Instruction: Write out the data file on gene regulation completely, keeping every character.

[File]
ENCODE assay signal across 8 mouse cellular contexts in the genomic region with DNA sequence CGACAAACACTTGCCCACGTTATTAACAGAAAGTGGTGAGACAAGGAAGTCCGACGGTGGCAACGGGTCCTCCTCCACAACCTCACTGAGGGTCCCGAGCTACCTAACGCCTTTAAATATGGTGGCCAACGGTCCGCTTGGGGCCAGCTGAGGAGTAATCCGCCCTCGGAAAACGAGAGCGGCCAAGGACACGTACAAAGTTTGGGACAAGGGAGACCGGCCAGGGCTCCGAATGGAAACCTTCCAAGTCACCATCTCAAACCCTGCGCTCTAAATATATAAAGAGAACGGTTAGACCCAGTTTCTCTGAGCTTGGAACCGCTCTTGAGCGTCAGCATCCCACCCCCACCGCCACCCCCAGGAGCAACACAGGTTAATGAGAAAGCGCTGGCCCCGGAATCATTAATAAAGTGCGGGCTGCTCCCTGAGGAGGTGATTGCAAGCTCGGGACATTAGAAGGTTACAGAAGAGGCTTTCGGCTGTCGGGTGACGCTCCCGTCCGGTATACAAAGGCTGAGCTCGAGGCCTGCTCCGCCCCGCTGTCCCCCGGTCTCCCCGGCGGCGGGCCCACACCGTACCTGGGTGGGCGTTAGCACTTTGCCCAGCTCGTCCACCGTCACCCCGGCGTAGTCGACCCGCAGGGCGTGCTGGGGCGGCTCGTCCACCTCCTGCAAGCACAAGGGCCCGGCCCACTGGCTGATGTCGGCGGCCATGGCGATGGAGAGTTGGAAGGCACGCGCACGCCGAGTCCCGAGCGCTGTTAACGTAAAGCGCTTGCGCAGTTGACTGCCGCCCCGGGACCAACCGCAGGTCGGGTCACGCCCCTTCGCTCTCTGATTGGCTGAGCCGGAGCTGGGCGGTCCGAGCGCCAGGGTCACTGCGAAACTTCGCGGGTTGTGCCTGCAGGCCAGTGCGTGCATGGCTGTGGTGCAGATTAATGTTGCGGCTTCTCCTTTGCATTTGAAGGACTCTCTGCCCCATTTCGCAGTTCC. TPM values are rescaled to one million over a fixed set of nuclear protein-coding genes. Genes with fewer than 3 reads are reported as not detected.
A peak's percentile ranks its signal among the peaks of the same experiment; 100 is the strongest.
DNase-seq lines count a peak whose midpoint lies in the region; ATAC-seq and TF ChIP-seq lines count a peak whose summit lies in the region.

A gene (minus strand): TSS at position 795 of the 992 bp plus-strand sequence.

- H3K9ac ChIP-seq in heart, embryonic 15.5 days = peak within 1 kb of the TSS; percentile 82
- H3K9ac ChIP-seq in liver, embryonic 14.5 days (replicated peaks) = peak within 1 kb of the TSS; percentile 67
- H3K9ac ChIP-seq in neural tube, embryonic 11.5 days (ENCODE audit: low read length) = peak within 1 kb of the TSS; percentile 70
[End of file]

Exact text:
ENCODE assay signal across 8 mouse cellular contexts in the genomic region with DNA sequence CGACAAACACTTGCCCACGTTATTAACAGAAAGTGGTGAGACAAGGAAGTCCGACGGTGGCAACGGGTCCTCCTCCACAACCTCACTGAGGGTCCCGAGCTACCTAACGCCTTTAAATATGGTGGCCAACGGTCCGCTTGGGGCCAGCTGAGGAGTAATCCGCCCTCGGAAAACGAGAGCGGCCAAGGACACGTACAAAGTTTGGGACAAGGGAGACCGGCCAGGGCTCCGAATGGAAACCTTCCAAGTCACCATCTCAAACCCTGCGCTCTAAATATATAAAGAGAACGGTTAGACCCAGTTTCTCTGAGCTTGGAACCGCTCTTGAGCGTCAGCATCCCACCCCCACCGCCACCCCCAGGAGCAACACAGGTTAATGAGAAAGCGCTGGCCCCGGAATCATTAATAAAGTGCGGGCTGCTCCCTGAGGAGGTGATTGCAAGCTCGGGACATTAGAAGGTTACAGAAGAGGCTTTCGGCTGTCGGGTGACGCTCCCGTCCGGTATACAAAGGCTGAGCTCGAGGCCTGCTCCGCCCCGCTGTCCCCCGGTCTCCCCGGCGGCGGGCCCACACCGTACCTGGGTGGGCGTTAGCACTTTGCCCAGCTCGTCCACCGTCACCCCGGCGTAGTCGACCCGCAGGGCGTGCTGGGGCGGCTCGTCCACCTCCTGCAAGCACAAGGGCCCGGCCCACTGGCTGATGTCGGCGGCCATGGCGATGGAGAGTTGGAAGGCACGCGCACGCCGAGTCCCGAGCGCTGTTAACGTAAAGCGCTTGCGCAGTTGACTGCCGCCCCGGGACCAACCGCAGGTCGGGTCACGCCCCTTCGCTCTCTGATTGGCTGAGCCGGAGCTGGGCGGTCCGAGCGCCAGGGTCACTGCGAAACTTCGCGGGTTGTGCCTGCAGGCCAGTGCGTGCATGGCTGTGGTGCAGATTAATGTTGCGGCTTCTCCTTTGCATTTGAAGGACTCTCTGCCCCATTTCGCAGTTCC. TPM values are rescaled to one million over a fixed set of nuclear protein-coding genes. Genes with fewer than 3 reads are reported as not detected.
A peak's percentile ranks its signal among the peaks of the same experiment; 100 is the strongest.
DNase-seq lines count a peak whose midpoint lies in the region; ATAC-seq and TF ChIP-seq lines count a peak whose summit lies in the region.

A gene (minus strand): TSS at position 795 of the 992 bp plus-strand sequence.

- H3K9ac ChIP-seq in heart, embryonic 15.5 days = peak within 1 kb of the TSS; percentile 82
- H3K9ac ChIP-seq in liver, embryonic 14.5 days (replicated peaks) = peak within 1 kb of the TSS; percentile 67
- H3K9ac ChIP-seq in neural tube, embryonic 11.5 days (ENCODE audit: low read length) = peak within 1 kb of the TSS; percentile 70